Antigenic characteristics of 2002/03 isolates: Forty-two percent of AH3 viruses isolated during 2002/03 season were similar to A/Panama/2007/99 (the vaccine strain for 2002/03 season). Viruses undergoing antigenic variation, showing 4-times or more reduction in HI titer from A/Panama/2007/99, increased to 58%. The virus of Yamagata lineage was dominant among type B viruses after 1989/90 season, however in the latter half of 2001/02 season the virus of Victoria lineage, represented by B/Shandong/7/97 (the vaccine strain for 2002/03 season), became dominant; most of type B viruses isolated during 2002/03 season were similar to B/Shandong/7/97 (see p. 283 of this issue).

From the prevalence of influenza viruses in Japan and other countries and the requirements of the vaccine production, the same vaccine strains as those for 2002/03 season, A/New Caledonia/20/99 (H1N1), A/Panama/2007/99 (H3N2), and B/Shandong/7/97, have been chosen for 2003/04 season (see IASR, Vol. 24, No. 9).

The influenza vaccine coverage rate among elderly people: The vaccine coverage rates among elderly people (principally older than 65 years) complying with the amendment of the Preventive Vaccination Law in 2001 were 27% in 2001/02 season and 35% in 2002/03 season (the Blood and Blood Products Division, Pharmaceutical and Food Safety Bureau, the Ministry of Health, Labour and Welfare).

New subtypes of influenza A for human: In February 2003, avian influenza virus A(H5N1) was isolated from father and son returning from Fujian, China and developing pneumonia in Hong Kong (the father died) (see WER, Vol. 78, No. 10, 2003). Besides, outbreaks due to a highly pathogenic strain of avian influenza virus A(H7N7) were reported on various poultry farms in the Netherlands since late February 2003. A(H7N7) virus was detected from a veterinarian died of pneumonia in April. A(H7N7) virus infection was confirmed in 82 workers participating in elimination of chickens and person-to-person transmissions among family members were also confirmed (see Eurosurveillance Weekly, Vol. 7, No. 18, 2003).

Antibody prevalence prior to 2003/04 season: A seroepidemiological survey was conducted under the National Epidemiological Surveillance of Vaccine-Preventable Diseases (see p. 289 of this issue). Among healthy individuals, from which blood samples were withdrawn during July-September 2003, the prevalence rates of influenza hemagglutination-inhibition (HI) antibody (HI titer of 40 or higher) for A/New Caledonia/20/99(H1N1) were about 50% of 5-19 years old, about 20% of those of 0-4 years, 20s and older than 60 years, and 5-20% of 30-50 years. For A/Panama/2007/99(H3N2), the rates were 60-80% of 5-19 years, 20-40% of 0-4 years and 20-50 years, and about 45% of older than 60 years. For B/Shandong/7/97 (Victoria-lineage), the rates were about 20% of 20s-30s and older than 60 years, and lower than 10% of 0-19 years and 40s-50s. For B/Shanghai/44/2003 (Yamagata-lineage), the rates in 5-19 years were higher than those for B/Shandong/7/97, but lower in other age groups.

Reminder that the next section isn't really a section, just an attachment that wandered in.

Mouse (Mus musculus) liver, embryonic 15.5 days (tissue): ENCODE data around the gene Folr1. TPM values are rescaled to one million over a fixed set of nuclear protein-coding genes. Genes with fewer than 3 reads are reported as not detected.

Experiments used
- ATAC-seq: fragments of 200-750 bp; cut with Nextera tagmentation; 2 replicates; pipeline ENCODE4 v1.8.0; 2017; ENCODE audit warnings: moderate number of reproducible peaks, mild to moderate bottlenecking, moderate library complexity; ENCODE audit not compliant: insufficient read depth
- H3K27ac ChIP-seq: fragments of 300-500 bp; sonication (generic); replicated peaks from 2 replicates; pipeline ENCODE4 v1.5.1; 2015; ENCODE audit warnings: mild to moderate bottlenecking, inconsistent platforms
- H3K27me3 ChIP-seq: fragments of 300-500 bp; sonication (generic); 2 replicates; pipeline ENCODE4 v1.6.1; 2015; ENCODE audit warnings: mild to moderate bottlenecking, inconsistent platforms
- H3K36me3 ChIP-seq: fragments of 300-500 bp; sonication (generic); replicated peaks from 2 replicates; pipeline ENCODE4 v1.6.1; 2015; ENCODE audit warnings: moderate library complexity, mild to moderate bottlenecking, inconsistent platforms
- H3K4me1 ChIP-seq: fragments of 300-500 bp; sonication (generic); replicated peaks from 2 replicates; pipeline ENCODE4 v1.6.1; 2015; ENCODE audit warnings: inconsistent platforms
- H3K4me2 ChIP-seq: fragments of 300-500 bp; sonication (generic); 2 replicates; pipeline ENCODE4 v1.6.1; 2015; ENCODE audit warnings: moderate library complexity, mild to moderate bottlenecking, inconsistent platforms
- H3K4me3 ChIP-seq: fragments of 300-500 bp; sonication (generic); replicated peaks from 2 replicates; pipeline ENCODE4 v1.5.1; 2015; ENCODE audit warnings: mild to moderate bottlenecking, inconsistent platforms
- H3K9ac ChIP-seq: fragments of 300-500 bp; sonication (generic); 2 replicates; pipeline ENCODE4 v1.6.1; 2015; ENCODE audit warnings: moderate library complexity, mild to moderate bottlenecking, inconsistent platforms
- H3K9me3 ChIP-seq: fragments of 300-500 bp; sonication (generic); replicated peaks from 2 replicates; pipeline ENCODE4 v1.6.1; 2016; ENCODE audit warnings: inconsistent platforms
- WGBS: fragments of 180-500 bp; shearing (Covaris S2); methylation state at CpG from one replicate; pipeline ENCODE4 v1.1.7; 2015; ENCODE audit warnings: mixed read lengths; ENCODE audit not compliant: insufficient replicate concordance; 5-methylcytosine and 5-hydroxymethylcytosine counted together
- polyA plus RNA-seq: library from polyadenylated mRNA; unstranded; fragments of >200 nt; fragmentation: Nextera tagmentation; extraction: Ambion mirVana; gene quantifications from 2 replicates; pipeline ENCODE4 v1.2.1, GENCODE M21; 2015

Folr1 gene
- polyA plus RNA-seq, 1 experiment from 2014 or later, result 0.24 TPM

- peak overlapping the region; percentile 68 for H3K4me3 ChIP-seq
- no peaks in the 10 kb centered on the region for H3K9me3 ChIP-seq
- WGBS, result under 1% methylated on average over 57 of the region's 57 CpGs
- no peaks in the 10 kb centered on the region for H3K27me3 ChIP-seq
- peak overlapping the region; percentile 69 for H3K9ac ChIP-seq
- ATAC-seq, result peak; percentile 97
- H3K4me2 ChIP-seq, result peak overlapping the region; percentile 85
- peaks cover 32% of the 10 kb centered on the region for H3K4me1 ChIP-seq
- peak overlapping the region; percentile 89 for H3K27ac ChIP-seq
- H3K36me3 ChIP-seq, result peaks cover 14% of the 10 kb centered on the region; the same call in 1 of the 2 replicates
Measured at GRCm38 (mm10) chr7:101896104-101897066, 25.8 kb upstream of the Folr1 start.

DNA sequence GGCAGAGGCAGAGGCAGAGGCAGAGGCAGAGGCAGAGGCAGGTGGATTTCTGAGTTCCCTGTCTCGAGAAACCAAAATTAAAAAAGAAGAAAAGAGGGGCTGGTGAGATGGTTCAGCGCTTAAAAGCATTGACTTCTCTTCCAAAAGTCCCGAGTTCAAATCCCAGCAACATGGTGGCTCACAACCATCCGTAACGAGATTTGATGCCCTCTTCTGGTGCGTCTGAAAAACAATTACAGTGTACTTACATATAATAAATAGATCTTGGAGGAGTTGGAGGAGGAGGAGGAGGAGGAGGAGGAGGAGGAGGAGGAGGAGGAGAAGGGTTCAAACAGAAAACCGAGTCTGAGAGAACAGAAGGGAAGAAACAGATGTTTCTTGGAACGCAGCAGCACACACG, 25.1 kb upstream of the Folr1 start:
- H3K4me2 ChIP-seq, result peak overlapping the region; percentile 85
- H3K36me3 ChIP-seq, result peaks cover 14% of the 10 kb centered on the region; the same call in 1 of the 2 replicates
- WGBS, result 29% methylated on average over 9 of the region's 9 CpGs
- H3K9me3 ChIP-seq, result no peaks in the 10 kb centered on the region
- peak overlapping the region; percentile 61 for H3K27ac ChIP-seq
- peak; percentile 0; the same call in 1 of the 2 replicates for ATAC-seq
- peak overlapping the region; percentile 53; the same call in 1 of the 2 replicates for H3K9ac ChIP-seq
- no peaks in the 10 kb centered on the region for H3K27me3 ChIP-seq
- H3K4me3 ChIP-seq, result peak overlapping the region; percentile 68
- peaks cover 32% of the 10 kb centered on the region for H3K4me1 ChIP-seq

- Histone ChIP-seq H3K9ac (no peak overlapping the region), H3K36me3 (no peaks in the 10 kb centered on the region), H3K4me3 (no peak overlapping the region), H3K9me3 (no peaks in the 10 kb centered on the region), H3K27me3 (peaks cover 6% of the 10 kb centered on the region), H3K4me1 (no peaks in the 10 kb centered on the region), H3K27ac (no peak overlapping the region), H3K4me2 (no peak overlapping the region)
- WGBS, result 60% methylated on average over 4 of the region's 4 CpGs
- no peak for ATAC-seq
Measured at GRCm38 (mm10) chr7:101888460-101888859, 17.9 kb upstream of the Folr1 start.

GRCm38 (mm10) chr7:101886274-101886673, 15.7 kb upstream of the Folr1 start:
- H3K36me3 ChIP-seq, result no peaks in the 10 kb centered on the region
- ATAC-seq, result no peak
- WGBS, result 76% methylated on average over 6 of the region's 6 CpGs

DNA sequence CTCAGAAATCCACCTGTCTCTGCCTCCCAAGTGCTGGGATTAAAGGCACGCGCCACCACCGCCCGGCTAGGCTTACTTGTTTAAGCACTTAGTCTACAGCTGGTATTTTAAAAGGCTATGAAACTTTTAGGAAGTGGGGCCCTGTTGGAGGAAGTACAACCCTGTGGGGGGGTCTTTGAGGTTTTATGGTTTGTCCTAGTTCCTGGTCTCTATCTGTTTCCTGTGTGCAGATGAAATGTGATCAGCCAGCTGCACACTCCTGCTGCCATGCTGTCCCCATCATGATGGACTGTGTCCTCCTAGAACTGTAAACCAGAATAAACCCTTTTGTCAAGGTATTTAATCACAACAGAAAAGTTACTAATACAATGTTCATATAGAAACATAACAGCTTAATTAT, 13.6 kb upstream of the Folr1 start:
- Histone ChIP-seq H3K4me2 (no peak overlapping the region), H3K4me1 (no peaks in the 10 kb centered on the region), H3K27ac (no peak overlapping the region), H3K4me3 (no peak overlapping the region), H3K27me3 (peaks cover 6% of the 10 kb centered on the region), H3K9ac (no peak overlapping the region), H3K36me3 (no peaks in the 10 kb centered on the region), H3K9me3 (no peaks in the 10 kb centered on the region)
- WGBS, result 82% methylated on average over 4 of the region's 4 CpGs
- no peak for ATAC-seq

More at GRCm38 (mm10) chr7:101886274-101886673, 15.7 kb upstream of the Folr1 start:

Virus isolation in 2003/04 season ( Type B virus was isolated in Okinawa on September 4, 2003, (see IASR, Vol. 24, No. 10), and in Aichi on October 25, each from an adult case. On 12-19 September 2003, AH3 virus was isolated from sporadic cases of four children in Nagasaki (see p. 294 of this issue) (as of November 7, 2003).

In forthcoming winter, watching and countermeasure for emergence of new subtypes of human influenza A and re-emergence of severe acute respiratory syndrome (SARS) are the most important subjects (see IASR, Vol. 24, No. 10 and p. 291 of this issue). In Japan, the Infectious Diseases Control Law was amended in November 5, 2003, and SARS has been designated to the category I notifiable infectious diseases and human infection of highly pathogenic avian influenza to the new category IV notifiable infectious diseases. For differentiation of influenza virus from many other etiological agents of respiratory diseases, such as not only SARS coronavirus but also human metapneumovirus (see IASR, Vol. 24, Nos. 3 & 7) and respiratory syncytial (RS) virus, further intensification is desired on the infectious agents surveillance based on the laboratory examinations and the information of laboratory findings.